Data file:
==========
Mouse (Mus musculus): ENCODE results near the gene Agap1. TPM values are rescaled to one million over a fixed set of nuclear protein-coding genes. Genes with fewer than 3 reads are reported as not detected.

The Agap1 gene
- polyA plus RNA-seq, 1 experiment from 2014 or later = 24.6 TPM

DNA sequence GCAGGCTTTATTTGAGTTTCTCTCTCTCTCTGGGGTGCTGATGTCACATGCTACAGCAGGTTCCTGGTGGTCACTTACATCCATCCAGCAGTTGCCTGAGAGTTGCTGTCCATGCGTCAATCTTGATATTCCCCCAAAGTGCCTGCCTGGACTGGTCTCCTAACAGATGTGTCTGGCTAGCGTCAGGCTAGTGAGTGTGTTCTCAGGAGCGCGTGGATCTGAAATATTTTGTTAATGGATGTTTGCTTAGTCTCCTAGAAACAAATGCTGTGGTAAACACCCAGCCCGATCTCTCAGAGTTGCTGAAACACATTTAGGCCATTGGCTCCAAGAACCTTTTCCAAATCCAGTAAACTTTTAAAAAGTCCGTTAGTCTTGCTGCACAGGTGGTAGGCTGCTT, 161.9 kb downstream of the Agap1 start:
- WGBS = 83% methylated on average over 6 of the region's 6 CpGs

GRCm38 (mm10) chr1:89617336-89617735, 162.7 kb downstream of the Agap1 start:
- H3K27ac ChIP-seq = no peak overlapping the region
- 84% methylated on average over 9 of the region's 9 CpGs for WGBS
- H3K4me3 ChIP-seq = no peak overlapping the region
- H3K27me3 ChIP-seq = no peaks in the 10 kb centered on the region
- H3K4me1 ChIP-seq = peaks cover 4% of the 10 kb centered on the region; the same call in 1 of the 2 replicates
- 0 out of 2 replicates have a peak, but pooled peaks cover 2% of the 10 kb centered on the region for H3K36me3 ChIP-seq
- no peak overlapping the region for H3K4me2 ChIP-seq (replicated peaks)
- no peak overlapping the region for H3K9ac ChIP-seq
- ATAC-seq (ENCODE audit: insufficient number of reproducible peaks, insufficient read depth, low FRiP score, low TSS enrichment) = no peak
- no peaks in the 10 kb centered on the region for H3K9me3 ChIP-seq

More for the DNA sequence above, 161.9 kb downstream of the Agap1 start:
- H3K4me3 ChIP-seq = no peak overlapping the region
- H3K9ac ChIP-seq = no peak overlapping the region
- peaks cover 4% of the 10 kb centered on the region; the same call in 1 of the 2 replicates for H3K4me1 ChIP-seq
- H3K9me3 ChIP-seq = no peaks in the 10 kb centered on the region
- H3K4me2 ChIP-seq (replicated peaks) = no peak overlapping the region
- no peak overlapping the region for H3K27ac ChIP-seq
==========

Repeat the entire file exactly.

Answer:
Mouse (Mus musculus): ENCODE results near the gene Agap1. TPM values are rescaled to one million over a fixed set of nuclear protein-coding genes. Genes with fewer than 3 reads are reported as not detected.

The Agap1 gene
- polyA plus RNA-seq, 1 experiment from 2014 or later = 24.6 TPM

DNA sequence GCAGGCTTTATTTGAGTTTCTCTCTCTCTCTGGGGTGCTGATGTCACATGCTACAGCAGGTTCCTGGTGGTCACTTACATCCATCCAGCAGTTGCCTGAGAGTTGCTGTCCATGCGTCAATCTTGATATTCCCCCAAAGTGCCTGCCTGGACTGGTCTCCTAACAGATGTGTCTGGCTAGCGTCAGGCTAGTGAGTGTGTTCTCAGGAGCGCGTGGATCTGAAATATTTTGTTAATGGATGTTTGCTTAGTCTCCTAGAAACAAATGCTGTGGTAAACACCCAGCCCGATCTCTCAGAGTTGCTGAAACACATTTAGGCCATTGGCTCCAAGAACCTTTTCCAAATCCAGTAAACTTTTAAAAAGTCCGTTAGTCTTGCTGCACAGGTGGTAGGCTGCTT, 161.9 kb downstream of the Agap1 start:
- WGBS = 83% methylated on average over 6 of the region's 6 CpGs

GRCm38 (mm10) chr1:89617336-89617735, 162.7 kb downstream of the Agap1 start:
- H3K27ac ChIP-seq = no peak overlapping the region
- 84% methylated on average over 9 of the region's 9 CpGs for WGBS
- H3K4me3 ChIP-seq = no peak overlapping the region
- H3K27me3 ChIP-seq = no peaks in the 10 kb centered on the region
- H3K4me1 ChIP-seq = peaks cover 4% of the 10 kb centered on the region; the same call in 1 of the 2 replicates
- 0 out of 2 replicates have a peak, but pooled peaks cover 2% of the 10 kb centered on the region for H3K36me3 ChIP-seq
- no peak overlapping the region for H3K4me2 ChIP-seq (replicated peaks)
- no peak overlapping the region for H3K9ac ChIP-seq
- ATAC-seq (ENCODE audit: insufficient number of reproducible peaks, insufficient read depth, low FRiP score, low TSS enrichment) = no peak
- no peaks in the 10 kb centered on the region for H3K9me3 ChIP-seq

More for the DNA sequence above, 161.9 kb downstream of the Agap1 start:
- H3K4me3 ChIP-seq = no peak overlapping the region
- H3K9ac ChIP-seq = no peak overlapping the region
- peaks cover 4% of the 10 kb centered on the region; the same call in 1 of the 2 replicates for H3K4me1 ChIP-seq
- H3K9me3 ChIP-seq = no peaks in the 10 kb centered on the region
- H3K4me2 ChIP-seq (replicated peaks) = no peak overlapping the region
- no peak overlapping the region for H3K27ac ChIP-seq